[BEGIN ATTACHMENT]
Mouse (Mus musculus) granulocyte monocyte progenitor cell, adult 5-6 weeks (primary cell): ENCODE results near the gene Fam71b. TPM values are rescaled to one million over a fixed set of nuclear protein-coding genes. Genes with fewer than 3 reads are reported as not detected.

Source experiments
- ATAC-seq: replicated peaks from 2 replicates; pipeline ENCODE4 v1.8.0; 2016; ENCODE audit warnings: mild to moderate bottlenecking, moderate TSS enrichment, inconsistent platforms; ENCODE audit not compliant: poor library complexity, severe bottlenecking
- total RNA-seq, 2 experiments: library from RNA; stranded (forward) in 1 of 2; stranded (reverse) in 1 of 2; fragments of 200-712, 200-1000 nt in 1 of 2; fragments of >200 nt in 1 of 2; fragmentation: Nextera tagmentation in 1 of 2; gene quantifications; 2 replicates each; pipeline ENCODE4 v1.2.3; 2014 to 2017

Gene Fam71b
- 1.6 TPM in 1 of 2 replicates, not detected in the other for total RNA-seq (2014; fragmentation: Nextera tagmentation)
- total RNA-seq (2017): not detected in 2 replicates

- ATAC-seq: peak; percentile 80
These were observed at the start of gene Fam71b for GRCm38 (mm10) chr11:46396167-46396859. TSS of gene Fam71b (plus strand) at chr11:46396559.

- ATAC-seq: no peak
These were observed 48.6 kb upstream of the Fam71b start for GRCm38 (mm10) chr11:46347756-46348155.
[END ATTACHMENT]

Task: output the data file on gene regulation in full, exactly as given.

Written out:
Mouse (Mus musculus) granulocyte monocyte progenitor cell, adult 5-6 weeks (primary cell): ENCODE results near the gene Fam71b. TPM values are rescaled to one million over a fixed set of nuclear protein-coding genes. Genes with fewer than 3 reads are reported as not detected.

Source experiments
- ATAC-seq: replicated peaks from 2 replicates; pipeline ENCODE4 v1.8.0; 2016; ENCODE audit warnings: mild to moderate bottlenecking, moderate TSS enrichment, inconsistent platforms; ENCODE audit not compliant: poor library complexity, severe bottlenecking
- total RNA-seq, 2 experiments: library from RNA; stranded (forward) in 1 of 2; stranded (reverse) in 1 of 2; fragments of 200-712, 200-1000 nt in 1 of 2; fragments of >200 nt in 1 of 2; fragmentation: Nextera tagmentation in 1 of 2; gene quantifications; 2 replicates each; pipeline ENCODE4 v1.2.3; 2014 to 2017

Gene Fam71b
- 1.6 TPM in 1 of 2 replicates, not detected in the other for total RNA-seq (2014; fragmentation: Nextera tagmentation)
- total RNA-seq (2017): not detected in 2 replicates

- ATAC-seq: peak; percentile 80
These were observed at the start of gene Fam71b for GRCm38 (mm10) chr11:46396167-46396859. TSS of gene Fam71b (plus strand) at chr11:46396559.

- ATAC-seq: no peak
These were observed 48.6 kb upstream of the Fam71b start for GRCm38 (mm10) chr11:46347756-46348155.